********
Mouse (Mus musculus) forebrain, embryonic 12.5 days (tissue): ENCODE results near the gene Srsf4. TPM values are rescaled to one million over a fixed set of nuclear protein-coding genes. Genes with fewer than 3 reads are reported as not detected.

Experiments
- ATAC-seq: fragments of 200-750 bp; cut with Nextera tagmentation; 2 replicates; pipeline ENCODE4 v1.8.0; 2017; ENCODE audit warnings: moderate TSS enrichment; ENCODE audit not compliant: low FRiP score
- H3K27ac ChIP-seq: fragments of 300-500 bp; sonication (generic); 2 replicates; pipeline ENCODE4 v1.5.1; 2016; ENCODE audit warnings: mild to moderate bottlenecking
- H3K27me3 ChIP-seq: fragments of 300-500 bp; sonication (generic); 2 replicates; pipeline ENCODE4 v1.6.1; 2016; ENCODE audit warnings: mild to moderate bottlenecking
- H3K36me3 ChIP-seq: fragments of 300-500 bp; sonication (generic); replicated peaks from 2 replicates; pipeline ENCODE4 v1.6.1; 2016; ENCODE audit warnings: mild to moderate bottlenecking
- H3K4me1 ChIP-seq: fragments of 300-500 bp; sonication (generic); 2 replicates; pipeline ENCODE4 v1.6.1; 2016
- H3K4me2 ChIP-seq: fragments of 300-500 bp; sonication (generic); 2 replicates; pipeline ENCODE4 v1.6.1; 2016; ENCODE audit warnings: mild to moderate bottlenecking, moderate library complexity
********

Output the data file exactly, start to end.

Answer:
Mouse (Mus musculus) forebrain, embryonic 12.5 days (tissue): ENCODE results near the gene Srsf4. TPM values are rescaled to one million over a fixed set of nuclear protein-coding genes. Genes with fewer than 3 reads are reported as not detected.

Experiments
- ATAC-seq: fragments of 200-750 bp; cut with Nextera tagmentation; 2 replicates; pipeline ENCODE4 v1.8.0; 2017; ENCODE audit warnings: moderate TSS enrichment; ENCODE audit not compliant: low FRiP score
- H3K27ac ChIP-seq: fragments of 300-500 bp; sonication (generic); 2 replicates; pipeline ENCODE4 v1.5.1; 2016; ENCODE audit warnings: mild to moderate bottlenecking
- H3K27me3 ChIP-seq: fragments of 300-500 bp; sonication (generic); 2 replicates; pipeline ENCODE4 v1.6.1; 2016; ENCODE audit warnings: mild to moderate bottlenecking
- H3K36me3 ChIP-seq: fragments of 300-500 bp; sonication (generic); replicated peaks from 2 replicates; pipeline ENCODE4 v1.6.1; 2016; ENCODE audit warnings: mild to moderate bottlenecking
- H3K4me1 ChIP-seq: fragments of 300-500 bp; sonication (generic); 2 replicates; pipeline ENCODE4 v1.6.1; 2016
- H3K4me2 ChIP-seq: fragments of 300-500 bp; sonication (generic); 2 replicates; pipeline ENCODE4 v1.6.1; 2016; ENCODE audit warnings: mild to moderate bottlenecking, moderate library complexity